notes from the boat
We spent a night anchored in Bahia Magdalena about two thirds of the way
down the Baja coast. As we headed into the bay we noticed hundreds of little
red swimming lobsters. We'd just finished reading Steinbeck's "The Log from
the Sea of Cortez." When Steinbeck approached the same area over sixty years
ago, he was greeted by the same swimming lobsters (known locally as
Langustina). It was reassuring to know that it's not all doom, gloom and
over-fishing. We did catch one in a net to show Winston and photographed
them together. Winston was very intrigued by the little creature.
The unscheduled night in Bahia Magdalena resulted from Carl not wearing his
reading glasses when he checked the fuel gauges and being convinced we were
going to run out of diesel before we hit Cabo San Lucas. Closer inspection
revealed that we did, in fact have plenty of fuel but we enjoyed a quiet
evening and a full night's sleep and then headed off (with loads of wind)
towards Cabo San Lucas!
The approach to Cabo was amazing, beautiful rock formations with huge waves
crashing on them. The wind increased in speed gusting at times to over 40
knots. Then suddenly we came around the headland, the wind dropped
completely, the temperature rose by at least 20 degrees and two girls on a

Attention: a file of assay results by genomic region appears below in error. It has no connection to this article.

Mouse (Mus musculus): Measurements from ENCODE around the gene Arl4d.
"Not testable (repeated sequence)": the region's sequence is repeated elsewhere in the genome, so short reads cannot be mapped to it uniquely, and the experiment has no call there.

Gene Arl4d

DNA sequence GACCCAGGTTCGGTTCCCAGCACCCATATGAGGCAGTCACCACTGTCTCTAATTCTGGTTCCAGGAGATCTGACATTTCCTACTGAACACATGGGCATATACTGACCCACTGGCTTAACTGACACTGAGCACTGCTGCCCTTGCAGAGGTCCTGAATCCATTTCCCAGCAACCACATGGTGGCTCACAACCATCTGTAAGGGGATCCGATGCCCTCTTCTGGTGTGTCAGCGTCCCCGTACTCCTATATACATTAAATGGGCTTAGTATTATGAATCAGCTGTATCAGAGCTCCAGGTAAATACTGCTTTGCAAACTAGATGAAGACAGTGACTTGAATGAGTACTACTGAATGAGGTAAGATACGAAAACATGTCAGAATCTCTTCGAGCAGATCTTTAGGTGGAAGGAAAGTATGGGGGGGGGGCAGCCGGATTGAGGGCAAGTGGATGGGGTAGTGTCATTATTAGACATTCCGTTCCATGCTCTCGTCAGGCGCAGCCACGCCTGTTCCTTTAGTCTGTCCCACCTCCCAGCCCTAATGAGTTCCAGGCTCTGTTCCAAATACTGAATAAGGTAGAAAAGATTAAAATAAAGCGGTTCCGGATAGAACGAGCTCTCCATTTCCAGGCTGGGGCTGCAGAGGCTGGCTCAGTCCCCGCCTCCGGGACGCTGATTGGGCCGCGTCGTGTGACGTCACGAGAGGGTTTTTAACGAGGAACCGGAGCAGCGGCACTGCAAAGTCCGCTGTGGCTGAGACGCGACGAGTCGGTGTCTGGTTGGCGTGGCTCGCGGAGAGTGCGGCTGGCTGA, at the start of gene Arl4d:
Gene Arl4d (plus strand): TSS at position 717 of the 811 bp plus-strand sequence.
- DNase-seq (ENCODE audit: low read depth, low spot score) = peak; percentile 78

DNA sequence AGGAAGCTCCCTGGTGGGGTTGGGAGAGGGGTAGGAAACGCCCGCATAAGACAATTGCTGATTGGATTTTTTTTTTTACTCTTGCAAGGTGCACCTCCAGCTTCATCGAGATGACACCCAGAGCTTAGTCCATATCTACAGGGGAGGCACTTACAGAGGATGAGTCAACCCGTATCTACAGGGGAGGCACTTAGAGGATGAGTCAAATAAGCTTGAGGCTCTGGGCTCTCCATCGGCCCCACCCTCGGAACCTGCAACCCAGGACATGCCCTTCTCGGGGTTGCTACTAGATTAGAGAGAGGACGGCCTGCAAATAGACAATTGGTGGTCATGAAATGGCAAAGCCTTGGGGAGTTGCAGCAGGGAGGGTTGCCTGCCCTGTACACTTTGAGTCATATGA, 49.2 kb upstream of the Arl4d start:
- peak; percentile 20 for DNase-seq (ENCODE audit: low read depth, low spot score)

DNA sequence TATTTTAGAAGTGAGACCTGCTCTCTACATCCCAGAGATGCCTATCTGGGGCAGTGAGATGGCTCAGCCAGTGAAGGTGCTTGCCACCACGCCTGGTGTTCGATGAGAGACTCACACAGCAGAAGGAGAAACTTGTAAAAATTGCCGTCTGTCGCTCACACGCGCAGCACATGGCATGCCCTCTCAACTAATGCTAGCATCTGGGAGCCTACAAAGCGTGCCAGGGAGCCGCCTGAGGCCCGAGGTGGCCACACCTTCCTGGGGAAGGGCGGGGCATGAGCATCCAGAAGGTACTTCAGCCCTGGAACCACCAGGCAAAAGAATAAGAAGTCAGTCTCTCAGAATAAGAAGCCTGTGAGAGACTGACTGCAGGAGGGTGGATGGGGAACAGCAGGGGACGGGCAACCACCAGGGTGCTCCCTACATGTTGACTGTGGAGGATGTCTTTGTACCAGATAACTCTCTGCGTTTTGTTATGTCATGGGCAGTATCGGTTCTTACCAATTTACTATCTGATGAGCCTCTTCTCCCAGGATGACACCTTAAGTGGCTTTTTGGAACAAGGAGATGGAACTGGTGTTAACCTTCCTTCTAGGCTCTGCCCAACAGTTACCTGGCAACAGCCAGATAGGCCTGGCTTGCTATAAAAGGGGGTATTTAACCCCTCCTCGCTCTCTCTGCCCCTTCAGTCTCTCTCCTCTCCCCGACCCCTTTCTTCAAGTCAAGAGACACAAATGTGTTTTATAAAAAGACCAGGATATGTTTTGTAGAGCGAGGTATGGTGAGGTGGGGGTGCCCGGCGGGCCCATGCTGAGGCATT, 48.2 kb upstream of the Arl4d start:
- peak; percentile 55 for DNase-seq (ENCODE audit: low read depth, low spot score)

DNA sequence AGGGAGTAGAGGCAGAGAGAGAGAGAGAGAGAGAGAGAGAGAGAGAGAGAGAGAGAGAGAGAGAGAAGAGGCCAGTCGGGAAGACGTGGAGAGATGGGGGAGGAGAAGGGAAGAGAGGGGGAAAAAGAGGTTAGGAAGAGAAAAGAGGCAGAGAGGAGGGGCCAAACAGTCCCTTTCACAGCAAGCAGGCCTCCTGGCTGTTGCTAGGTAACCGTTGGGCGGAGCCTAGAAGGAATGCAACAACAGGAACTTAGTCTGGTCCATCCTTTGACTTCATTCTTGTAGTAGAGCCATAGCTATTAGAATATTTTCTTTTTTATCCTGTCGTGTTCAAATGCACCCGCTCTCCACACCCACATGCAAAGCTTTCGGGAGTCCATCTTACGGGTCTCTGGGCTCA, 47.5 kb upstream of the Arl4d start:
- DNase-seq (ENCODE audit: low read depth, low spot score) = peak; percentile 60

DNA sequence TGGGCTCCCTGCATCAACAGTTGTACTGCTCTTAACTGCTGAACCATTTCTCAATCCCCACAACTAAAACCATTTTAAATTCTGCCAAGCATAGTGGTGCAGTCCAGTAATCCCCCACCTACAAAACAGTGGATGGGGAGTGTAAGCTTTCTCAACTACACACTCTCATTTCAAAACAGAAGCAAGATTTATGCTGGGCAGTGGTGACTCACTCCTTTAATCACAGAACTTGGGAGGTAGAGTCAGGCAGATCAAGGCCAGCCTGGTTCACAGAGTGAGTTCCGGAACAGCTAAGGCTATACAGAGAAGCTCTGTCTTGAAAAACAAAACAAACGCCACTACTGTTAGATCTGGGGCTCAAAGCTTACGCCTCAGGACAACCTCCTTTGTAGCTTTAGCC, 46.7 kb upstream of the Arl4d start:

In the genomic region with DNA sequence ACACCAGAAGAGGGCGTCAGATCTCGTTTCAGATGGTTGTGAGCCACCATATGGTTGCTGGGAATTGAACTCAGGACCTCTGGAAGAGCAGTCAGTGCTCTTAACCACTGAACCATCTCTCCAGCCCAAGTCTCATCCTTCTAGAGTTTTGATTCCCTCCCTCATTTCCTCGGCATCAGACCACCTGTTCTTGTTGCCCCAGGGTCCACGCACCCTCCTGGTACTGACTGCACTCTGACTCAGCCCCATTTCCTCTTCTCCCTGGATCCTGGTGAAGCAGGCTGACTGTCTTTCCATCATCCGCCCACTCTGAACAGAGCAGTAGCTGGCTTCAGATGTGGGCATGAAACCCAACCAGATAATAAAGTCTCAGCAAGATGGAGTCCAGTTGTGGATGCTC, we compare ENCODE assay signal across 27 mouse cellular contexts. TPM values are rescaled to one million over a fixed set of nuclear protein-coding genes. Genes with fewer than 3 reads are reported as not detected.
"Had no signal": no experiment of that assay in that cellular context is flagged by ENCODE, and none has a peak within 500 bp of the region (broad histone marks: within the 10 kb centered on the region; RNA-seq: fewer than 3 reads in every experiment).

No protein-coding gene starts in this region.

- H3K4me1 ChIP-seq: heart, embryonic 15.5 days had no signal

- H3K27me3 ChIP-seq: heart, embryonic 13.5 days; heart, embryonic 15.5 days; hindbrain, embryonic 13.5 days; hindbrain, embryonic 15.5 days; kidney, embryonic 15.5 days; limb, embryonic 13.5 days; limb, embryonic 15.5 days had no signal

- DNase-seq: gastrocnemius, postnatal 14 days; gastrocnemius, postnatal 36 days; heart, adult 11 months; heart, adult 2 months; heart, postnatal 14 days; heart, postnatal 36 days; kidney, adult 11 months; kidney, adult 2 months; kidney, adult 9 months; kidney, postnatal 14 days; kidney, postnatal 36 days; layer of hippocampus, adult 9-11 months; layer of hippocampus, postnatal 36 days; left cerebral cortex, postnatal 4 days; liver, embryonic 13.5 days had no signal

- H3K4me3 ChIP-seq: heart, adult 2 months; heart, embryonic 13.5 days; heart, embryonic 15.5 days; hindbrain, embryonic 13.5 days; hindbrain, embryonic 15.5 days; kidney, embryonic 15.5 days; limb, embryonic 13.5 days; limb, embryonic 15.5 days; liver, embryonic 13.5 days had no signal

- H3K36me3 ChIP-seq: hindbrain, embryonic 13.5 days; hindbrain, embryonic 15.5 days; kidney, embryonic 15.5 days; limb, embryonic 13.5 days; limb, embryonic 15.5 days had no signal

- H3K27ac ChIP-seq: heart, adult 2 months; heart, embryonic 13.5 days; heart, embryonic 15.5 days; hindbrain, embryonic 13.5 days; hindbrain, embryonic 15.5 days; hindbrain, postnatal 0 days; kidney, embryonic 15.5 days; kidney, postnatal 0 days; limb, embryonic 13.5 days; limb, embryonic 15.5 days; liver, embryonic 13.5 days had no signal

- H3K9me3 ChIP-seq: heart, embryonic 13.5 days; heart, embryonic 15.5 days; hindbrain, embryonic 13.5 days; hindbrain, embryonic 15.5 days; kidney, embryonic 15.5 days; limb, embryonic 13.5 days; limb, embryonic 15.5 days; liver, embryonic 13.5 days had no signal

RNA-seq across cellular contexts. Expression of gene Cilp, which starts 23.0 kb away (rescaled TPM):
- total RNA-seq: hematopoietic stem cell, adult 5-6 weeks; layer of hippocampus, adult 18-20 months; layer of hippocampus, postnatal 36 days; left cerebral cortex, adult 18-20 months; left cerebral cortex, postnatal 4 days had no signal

jet ski sped past us shouting "woo hoooo!" It was a surreal moment. We were
still wear life jackets, harnesses and fleecy sweaters and looked and felt
like arctic explorers!
We spent a night anchored in the bay at Cabo San Lucas. A rollercoaster of a
night as we were knocked around by waves coming into the bay and no one had
much sleep. It's a beautiful bay and must have been spectacular before it
was discovered by the typical "let's party" tourists. We could hear the
music playing from the beach, it sounded suspiciously like "We will, we will
rock you..." Surprisingly we decided to stop only briefly. When we awoke an
enormous Carnival Cruise ship had pulled in and was anchoring not far off.
Considering that these ships hold about 2000 passengers and another 1000
crew all ready for margaritas, we decided to leave.
It was a typical story with the wind as we headed away from Cabo. Every
person we've spoken to has warned us of the high winds and unpredictable
seas in this area. What we get...not enough wind to sail and a sea like a
mill pond. So we ended up motor sailing and headed around the pointy bit of
Baja California and finally into the Sea of Cortez. Instantly the water
temperature rose to 77 degrees (25 C), similar to a warm bath which means
the end of swimming in Southern California where the frigid waters linger
around the mid 60s. Average summer temperatures in the Sea of Cortez are in
the high 90s with 100% humidity. Can't wait for that!
Heading north in the Sea of Cortez. The temperature was still around 80
degrees and very humid at 9:30pm, pitch black with very little light
pollution so the stars were incredible. Every so often a flying fish
skittered across the surface of the water illuminated by our running lights,
we disturbed a school of them which made an amazing sight as they scattered
in all directions.
Just outside La Paz we anchored in a small, unmarked cove with emerald green
water and brilliant white sand. Carl and Winston went ashore for the first
time in over a week and Winston for one, was very excited. Man and dog
stepped onto the uninhabited beach and took their first unsteady steps.
After resting for a few hours we were off to La Paz where we planned to
spend a week.
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